3.1.1.1.1 in good faith
3.1.1.2 and reasonably
3.1.1.2.1 care and skill of a reasonable man
3.1.1.3 and ought fairly to be excused
3.1.1.4 reluctant to relieve paid professional trustees
3.1.1.4.1 Bartlett v Barclays
3.2 Knowledge and consent of beneficiaries
3.2.1 only adult beneficiaries
3.2.2 consent given freely
3.2.2.1 without undue influence
3.2.2.1.1 children presumed to be under influence of parents
3.2.2.1.1.1 re Pauling's ST
3.2.2.1.1.2 lasts for short time after majority
3.2.3 full knowledge of the facts
3.2.3.1 need not be aware it is a breach
3.2.4 must be fair and equitable to use defence
3.2.5 consenting beneficiaries interest may be impounded
3.2.5.1 'inherent jurisdiction'
3.2.5.1.1 if beneficiary instigated or requested breach
3.2.5.1.1.1 with motivation of securing personal benefit
3.2.5.1.2 OR consented to breach
3.2.5.1.2.1 and received benefit
3.2.5.2 s62 TA 1925
3.2.5.2.1 instigated, requested or consented in writing
3.2.5.2.2 will consider whether benefited or intended to benefit
3.2.5.3 if other beneficiaries sue trustees
3.2.5.3.1 consenting beneficiary will not benefit from restored trust money
3.2.5.3.1.1 Fletcher v Collis [1905]
3.2.5.4 trustees must pay balance
3.3 Limitation Act 1980 and laches
3.3.1 s21 LA 1980
3.3.1.1 six years from date of breach
3.3.1.1.1 exceptions
3.3.1.1.1.1 fraudulent breach
3.3.1.1.1.2 actions to recover trust property held by trustee
3.3.1.1.1.3 trustee has purchased trust property or a beneficial interest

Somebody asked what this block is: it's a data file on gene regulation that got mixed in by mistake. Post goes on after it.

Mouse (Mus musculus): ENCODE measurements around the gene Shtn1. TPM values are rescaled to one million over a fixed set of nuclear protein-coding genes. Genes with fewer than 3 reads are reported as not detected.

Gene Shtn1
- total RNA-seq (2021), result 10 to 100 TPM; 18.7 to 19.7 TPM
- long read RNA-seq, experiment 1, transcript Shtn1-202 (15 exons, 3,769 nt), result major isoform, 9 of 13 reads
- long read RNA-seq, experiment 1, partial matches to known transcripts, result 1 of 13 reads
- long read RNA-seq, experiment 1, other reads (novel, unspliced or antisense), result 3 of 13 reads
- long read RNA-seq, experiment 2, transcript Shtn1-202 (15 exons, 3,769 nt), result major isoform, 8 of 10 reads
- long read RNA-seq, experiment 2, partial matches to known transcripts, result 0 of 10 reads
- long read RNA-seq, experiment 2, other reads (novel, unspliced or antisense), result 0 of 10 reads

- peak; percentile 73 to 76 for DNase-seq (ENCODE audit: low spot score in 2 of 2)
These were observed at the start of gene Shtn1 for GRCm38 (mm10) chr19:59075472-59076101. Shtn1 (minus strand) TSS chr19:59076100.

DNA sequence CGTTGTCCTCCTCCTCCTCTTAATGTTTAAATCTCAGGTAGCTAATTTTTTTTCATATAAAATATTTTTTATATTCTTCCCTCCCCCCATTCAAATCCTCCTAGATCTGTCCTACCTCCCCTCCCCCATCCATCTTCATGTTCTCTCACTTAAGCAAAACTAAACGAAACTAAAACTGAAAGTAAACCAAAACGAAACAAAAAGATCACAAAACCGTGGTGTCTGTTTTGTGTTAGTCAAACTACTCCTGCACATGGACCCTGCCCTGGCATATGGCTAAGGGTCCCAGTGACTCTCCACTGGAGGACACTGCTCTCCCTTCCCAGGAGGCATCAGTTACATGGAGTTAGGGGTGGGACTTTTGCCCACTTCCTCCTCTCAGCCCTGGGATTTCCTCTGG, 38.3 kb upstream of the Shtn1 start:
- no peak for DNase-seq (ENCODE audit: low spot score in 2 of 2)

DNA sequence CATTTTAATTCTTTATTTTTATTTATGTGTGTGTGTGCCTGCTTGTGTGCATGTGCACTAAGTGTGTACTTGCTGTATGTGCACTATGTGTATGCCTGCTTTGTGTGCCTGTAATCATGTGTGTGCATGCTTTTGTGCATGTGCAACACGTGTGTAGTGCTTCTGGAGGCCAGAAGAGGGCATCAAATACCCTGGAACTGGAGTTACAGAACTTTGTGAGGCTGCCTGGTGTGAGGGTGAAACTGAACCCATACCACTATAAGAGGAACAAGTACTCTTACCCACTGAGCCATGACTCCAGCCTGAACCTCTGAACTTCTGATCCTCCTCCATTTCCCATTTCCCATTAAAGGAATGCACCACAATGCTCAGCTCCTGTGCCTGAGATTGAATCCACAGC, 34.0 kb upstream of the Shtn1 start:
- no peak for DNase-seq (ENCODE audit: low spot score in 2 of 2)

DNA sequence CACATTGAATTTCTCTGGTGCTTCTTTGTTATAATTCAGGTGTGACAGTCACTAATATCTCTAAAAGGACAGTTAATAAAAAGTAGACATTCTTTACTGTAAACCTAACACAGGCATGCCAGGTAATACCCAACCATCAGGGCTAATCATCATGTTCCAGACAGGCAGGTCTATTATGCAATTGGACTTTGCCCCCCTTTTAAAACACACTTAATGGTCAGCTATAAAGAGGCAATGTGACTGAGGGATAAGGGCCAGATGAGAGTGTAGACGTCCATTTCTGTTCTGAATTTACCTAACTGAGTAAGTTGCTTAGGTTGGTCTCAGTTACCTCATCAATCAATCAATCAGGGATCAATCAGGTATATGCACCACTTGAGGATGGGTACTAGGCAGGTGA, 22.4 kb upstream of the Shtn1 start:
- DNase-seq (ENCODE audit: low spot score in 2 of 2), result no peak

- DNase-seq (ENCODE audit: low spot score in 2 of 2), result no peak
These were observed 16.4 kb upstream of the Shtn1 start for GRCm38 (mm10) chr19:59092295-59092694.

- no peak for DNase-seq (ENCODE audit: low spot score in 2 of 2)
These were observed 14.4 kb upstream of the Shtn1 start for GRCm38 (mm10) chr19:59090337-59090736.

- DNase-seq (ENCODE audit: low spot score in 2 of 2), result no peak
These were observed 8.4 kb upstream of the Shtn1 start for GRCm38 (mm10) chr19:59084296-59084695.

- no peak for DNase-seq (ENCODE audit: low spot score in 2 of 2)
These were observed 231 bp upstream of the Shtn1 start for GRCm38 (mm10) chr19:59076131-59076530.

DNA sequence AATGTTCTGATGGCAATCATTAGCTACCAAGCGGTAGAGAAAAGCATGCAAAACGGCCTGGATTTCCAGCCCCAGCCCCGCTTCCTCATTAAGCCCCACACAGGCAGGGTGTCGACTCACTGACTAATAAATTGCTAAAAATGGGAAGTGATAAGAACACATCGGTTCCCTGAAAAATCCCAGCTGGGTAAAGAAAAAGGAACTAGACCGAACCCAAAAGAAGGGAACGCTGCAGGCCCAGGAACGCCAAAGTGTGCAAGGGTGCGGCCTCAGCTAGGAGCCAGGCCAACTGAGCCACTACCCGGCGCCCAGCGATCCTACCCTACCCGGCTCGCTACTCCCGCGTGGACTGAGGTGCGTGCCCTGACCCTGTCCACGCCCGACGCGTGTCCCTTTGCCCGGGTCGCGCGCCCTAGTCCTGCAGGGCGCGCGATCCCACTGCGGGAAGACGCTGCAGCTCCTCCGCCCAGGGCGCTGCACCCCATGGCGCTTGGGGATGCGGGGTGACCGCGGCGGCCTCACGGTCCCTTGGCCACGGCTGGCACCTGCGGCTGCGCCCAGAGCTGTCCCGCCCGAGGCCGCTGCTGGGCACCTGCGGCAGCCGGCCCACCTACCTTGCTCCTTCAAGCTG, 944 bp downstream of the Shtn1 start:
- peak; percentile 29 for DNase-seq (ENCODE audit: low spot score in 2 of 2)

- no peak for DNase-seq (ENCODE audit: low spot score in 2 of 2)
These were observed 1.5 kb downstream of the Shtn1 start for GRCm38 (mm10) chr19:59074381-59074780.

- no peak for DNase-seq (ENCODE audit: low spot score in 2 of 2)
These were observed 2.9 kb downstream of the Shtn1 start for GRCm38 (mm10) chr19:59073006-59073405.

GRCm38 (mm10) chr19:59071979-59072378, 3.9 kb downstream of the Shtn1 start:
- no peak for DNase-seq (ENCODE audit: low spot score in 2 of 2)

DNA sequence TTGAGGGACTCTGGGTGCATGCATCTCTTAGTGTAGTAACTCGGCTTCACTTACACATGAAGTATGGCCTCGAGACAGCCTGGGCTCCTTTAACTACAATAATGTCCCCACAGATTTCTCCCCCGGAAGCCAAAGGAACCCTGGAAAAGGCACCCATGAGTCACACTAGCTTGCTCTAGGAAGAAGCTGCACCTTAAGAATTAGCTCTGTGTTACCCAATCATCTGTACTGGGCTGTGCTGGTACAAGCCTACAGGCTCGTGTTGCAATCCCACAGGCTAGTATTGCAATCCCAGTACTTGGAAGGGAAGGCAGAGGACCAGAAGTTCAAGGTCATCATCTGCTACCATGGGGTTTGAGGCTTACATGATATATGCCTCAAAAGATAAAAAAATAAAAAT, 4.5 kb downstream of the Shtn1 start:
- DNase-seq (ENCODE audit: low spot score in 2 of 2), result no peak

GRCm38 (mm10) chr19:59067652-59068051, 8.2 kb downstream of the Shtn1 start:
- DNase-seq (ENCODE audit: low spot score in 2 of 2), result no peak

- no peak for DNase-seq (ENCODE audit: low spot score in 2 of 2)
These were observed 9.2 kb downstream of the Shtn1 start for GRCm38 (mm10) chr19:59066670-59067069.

3.3.1.2 Statute barred beneficiary cannot benefit from one who is not statute barred
3.3.2 Laches
3.3.2.1 bar on fraudulent action if beneficiary knew and delay renders unjust
3.3.2.1.1 20 years guide
3.3.3 Limitation period postponed
3.3.3.1 until claimant reaches 18
3.3.3.2 or interest of remainderman falls into possession
3.3.3.3 if breach deliberately concealed by trustees
3.3.3.3.1 starts when could reasonably have discovered
3.4 Exclusion clauses
3.4.1 Armitage v Nurse [1997]
3.4.1.1 exemption clauses in trust instruments are valid
3.4.1.1.1 even for gross negligence
3.4.1.1.2 but not for dishonest breaches
3.4.1.2 unless exclude liability for all duties
3.4.2 Trust Law Committee consultation
3.4.2.1 propose that professionals not be protected
3.4.2.2 but lay trustees should
3.4.3 Law Commission
3.4.3.1 professional trustees should not be protected
3.4.3.2 but entitled to recover cost of indemnity insurance
3.4.3.3 proposal rejected
4 Contribution from other trustees
4.1 full indemnity
4.1.1 equitable rules
4.1.1.1 trustee who has exclusively benefited from the breach
4.1.1.2 or professional whose advice has been blindly followed
4.1.1.2.1 100%
4.1.1.3 or beneficiary who has actively participated in breach which was done with aim of benefiting him
4.1.1.3.1 to extent of interest
4.1.1.3.2 contribution rules then apply
4.2 contribution
4.2.1 Civil Liability (Contribution) Act 1978
4.2.2 having regard to responsibility for loss
4.2.3 likely to order equal contribution from all trustees
4.2.4 not from entirely innocent trustees